Mention Planet Nine – the alleged large planet orbiting our Sun at such a great distance that it has never officially been seen – and the conversation quickly turns to Cat Tech astrophysicists and astronomers Konstantin Batygin and Michael Brown. Brown is responsible for the alleged planet being ‘Nine’ rather than ‘Ten’ or X because it was his lobbying that helped demote Pluto to dwarf planet status. Brown and Batygin’s new cause is the hypothetical Planet Nine, whose existence would explain anomalies among objects in the remote Kuiper Belt. Brown and Batygin believe it’s highly likely Planet Nine exists and in August 2021 published a study about their computer model which points astronomers to a narrow swath of sky in the Taurus constellation to look for it. At that time, Brown and Batygin revealed they would join in the search of Taurus using the Subaru Telescope at the Mauna Kea Observatory on Hawaii. It’s been two months … time for an update.
“I wouldn’t be surprised if Planet Nine has already been imaged in one of the large sky surveys currently underway, but, if not, it will be hard for it to hide from the Vera Rubin Observatory once it starts operations in a few years.”
In an interview with The Daily Galaxy, Michael Brown explains their models made Planet Nine both easier and harder to find – they show that the planet is closer to the Sun that they originally suspected, but smaller than they first thought, only about five times the size of Earth. Although the small gas planet will be faint, they believe it’s visible and Brown thinks it’s already been imaged – quite possibly by his own effort with the Subaru telescope. The challenge is to scan images of large pieces of the sky for long amounts of time to identify minute changes in the locations of faint objects and pinpoint the one on a bizarre track that only a Planet Nine could make.
“My favorite characteristic of the Planet Nine hypothesis is that it is observationally testable. The prospect of one day seeing real images of Planet Nine is absolutely electrifying. Although finding Planet Nine astronomically is a great challenge, I’m very optimistic that we will image it within the next decade.”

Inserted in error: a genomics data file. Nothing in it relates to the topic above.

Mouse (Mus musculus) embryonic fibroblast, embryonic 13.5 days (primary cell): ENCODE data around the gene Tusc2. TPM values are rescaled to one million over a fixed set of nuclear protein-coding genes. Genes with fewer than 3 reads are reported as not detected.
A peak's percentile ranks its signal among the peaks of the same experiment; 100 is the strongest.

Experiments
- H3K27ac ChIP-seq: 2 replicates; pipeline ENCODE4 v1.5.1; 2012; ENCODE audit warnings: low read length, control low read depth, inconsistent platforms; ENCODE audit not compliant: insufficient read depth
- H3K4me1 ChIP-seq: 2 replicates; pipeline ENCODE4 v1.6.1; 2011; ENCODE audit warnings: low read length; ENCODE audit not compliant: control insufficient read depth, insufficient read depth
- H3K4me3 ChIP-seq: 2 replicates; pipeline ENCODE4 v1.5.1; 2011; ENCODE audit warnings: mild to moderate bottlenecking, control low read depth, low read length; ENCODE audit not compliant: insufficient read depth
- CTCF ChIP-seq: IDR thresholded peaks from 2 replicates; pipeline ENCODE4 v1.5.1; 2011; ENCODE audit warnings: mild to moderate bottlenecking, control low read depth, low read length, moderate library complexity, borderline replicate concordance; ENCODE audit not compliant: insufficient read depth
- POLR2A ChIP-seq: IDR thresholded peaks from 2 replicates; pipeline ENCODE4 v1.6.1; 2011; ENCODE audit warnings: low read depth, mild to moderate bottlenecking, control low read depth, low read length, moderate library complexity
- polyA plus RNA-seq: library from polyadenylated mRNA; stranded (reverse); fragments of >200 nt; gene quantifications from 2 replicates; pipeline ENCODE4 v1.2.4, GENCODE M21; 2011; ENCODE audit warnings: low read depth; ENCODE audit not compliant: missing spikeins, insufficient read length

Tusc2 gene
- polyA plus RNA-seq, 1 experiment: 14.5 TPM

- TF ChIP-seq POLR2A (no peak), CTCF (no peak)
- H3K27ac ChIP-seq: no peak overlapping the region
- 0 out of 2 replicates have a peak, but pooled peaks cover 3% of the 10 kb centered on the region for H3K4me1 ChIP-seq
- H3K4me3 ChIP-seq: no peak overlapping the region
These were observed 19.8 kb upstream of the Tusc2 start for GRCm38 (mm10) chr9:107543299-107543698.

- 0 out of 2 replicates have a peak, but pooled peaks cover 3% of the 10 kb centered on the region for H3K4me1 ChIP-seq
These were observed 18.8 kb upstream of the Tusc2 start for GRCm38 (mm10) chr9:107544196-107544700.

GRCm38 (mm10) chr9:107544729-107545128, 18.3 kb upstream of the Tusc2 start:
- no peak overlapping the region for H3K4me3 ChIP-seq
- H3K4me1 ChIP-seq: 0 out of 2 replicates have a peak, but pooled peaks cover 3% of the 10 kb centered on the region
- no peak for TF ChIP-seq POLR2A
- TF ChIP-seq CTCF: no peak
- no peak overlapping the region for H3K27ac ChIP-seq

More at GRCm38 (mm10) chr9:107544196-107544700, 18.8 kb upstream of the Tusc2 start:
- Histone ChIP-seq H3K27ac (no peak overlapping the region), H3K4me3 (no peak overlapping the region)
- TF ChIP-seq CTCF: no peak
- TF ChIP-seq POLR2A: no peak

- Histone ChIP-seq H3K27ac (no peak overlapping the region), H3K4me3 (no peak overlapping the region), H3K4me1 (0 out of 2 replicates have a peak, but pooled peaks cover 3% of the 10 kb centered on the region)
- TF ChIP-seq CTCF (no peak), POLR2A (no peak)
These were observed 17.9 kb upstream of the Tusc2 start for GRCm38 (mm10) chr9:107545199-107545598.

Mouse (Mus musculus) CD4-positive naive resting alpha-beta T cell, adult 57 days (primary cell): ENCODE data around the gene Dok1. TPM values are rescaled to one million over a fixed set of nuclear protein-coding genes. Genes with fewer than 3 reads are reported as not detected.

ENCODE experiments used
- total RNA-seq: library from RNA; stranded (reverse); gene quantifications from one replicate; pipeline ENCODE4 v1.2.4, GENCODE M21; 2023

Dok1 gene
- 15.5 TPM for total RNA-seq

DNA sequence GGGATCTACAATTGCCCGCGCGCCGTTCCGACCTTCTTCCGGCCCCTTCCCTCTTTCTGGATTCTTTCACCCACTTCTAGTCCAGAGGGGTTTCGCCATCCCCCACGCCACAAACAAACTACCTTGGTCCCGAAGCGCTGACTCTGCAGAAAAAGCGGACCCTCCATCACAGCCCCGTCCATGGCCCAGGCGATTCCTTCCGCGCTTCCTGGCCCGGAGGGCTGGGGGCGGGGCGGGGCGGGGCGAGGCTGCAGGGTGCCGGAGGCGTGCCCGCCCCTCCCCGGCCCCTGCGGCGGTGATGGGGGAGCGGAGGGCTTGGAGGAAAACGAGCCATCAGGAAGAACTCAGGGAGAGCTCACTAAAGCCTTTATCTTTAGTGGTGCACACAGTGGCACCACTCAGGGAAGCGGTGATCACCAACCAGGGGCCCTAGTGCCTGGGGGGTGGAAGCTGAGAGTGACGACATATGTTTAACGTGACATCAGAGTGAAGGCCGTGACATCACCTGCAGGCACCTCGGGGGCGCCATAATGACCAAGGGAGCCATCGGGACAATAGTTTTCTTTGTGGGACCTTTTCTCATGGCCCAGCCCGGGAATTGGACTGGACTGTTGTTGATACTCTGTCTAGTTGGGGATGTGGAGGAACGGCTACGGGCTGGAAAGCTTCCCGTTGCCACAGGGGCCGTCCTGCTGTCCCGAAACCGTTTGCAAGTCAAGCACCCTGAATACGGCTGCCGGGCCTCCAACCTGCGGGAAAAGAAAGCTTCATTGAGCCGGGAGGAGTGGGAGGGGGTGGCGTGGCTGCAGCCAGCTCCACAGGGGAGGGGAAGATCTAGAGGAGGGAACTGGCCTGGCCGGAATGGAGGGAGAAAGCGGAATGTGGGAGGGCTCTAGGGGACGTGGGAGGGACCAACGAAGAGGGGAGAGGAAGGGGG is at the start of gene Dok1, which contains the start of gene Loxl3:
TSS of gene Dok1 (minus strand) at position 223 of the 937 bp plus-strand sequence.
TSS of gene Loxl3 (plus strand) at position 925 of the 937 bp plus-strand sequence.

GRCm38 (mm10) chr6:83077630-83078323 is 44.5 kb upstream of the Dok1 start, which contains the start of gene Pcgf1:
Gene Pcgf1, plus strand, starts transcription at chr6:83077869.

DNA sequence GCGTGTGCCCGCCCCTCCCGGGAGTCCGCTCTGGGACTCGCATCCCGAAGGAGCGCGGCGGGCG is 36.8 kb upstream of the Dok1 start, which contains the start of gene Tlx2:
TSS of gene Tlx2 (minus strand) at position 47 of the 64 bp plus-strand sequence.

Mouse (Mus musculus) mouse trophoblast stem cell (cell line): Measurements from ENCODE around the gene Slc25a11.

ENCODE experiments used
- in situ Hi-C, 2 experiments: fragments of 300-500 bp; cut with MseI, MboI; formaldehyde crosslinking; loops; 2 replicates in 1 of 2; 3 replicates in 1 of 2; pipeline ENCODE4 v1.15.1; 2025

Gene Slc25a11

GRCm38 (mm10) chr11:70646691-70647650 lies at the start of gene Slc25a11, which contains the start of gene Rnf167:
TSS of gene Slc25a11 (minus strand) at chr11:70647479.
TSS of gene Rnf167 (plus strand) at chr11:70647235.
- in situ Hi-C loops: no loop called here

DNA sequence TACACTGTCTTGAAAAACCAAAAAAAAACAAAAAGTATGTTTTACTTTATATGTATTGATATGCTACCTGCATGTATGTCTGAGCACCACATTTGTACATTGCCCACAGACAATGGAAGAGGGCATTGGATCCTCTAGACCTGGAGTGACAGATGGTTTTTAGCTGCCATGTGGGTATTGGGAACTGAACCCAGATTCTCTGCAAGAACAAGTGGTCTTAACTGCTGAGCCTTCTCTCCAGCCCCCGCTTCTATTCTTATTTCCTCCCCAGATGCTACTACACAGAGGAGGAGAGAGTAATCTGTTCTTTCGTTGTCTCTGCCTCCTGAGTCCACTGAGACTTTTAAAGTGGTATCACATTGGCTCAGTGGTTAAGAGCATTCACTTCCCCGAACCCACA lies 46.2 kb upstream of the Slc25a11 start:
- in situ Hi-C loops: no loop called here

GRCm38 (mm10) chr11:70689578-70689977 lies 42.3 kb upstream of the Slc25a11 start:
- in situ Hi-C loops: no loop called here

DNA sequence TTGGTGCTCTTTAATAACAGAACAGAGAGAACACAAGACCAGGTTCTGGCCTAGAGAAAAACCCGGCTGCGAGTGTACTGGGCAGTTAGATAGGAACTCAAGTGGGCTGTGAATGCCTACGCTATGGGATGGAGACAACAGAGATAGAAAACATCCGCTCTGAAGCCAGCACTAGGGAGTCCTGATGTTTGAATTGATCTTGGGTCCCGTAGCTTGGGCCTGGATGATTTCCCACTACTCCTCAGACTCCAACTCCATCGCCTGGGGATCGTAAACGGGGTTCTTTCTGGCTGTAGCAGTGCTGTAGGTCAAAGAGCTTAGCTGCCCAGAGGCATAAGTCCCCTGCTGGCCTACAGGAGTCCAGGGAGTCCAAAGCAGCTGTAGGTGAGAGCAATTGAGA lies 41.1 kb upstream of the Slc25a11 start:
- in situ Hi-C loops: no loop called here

Konstantin Batygin is not quite as optimistic as Brown that images of Planet Nine already exist, but he confirms that it can and -- in his estimation – will happen by the next decade, especially after the Vera Rubin Observatory is running in 2023. Yale astronomer Malena Rice tells The Daily Galaxy she’s on Brown’s side and may herself have the images in her possession via her use of the Transiting Exoplanet Survey Satellite (TESS) spacecraft.
“Right now is a particularly exciting time for Planet Nine— the Transiting Exoplanet Survey Satellite (TESS) spacecraft is currently observing the exact part of the sky where recent models have predicted that Planet Nine is most likely to reside. Planet Nine, if it exists, should be in that dataset and should be recoverable; it’s just a matter of figuring out exactly where to look. Fortunately, the computational methods for this search already exist! The discovery of Planet Nine may be right at our fingertips.”
“Planet Nine, if it exists, should be in that dataset.” That’s astronomer-talk for finding a planetary needle in a solar system haystack … or a tiny faint Waldo somewhere in an overhead shot of the crowd at a college football game. Throw Harvard astronomer Avi Loeb into the mix on the side of Brown, Batygin and Rice and you have a lot of scientific knowledge supporting the Planet Nine hypothesis.
If Michael Brown finds Planet Nine, will you forgive him for Pluto?